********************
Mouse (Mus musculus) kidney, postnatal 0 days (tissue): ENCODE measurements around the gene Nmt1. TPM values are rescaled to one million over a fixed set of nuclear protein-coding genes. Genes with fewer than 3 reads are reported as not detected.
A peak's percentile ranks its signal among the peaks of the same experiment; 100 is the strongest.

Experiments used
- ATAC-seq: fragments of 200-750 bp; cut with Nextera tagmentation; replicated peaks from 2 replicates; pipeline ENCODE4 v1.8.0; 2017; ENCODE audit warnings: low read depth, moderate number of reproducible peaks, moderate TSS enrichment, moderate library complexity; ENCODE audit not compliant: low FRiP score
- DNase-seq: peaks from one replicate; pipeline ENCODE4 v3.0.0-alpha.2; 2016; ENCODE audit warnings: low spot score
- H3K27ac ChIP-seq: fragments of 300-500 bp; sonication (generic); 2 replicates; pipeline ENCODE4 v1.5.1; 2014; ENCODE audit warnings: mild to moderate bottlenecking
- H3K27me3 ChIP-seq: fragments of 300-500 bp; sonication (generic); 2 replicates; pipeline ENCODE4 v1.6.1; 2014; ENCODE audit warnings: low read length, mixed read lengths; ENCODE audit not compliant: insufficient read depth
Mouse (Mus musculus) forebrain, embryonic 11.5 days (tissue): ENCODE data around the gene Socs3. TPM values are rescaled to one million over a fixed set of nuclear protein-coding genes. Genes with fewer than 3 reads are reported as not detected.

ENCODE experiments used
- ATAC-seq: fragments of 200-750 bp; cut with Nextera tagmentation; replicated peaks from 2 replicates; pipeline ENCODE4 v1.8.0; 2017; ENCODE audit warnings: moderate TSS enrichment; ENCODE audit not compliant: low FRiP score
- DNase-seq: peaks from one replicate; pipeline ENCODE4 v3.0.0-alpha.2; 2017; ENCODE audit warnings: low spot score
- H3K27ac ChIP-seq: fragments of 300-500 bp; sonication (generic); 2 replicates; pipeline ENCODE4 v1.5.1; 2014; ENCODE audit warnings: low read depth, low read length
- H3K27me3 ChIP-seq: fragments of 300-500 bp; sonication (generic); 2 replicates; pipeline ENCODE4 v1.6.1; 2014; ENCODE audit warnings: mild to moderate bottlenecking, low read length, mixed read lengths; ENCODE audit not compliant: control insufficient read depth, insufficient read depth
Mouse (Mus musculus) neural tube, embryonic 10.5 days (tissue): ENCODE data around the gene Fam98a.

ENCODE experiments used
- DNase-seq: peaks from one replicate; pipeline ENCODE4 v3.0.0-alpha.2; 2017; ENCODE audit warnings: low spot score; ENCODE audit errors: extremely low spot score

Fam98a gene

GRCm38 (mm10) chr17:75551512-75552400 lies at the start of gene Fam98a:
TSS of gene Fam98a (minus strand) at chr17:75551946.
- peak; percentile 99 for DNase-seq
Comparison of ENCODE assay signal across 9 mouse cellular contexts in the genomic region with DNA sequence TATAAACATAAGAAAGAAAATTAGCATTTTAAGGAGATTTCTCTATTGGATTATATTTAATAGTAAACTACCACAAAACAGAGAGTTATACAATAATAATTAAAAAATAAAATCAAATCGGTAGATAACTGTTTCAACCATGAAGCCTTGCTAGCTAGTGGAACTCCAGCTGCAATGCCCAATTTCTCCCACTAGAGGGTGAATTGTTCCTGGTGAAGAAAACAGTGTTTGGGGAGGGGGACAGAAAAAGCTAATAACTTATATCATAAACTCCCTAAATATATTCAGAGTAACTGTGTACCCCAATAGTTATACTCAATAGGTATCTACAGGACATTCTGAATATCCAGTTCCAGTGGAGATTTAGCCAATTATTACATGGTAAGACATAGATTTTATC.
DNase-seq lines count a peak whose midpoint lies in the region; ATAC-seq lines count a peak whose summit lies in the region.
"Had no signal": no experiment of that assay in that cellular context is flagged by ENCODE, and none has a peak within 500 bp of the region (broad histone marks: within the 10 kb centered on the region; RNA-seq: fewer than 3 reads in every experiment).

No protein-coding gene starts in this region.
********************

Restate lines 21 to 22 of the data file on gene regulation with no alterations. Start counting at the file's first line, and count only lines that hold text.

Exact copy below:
Comparison of ENCODE assay signal across 9 mouse cellular contexts in the genomic region with DNA sequence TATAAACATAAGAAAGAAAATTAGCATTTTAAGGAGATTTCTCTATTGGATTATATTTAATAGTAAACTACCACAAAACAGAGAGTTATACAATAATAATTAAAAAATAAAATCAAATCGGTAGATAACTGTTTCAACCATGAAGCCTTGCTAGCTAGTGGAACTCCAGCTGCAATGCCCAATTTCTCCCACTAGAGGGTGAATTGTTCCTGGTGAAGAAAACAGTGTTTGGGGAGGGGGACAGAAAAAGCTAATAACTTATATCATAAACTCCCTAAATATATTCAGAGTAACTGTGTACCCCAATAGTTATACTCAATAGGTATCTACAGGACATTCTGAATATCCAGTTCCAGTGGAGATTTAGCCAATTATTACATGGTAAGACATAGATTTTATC.
DNase-seq lines count a peak whose midpoint lies in the region; ATAC-seq lines count a peak whose summit lies in the region.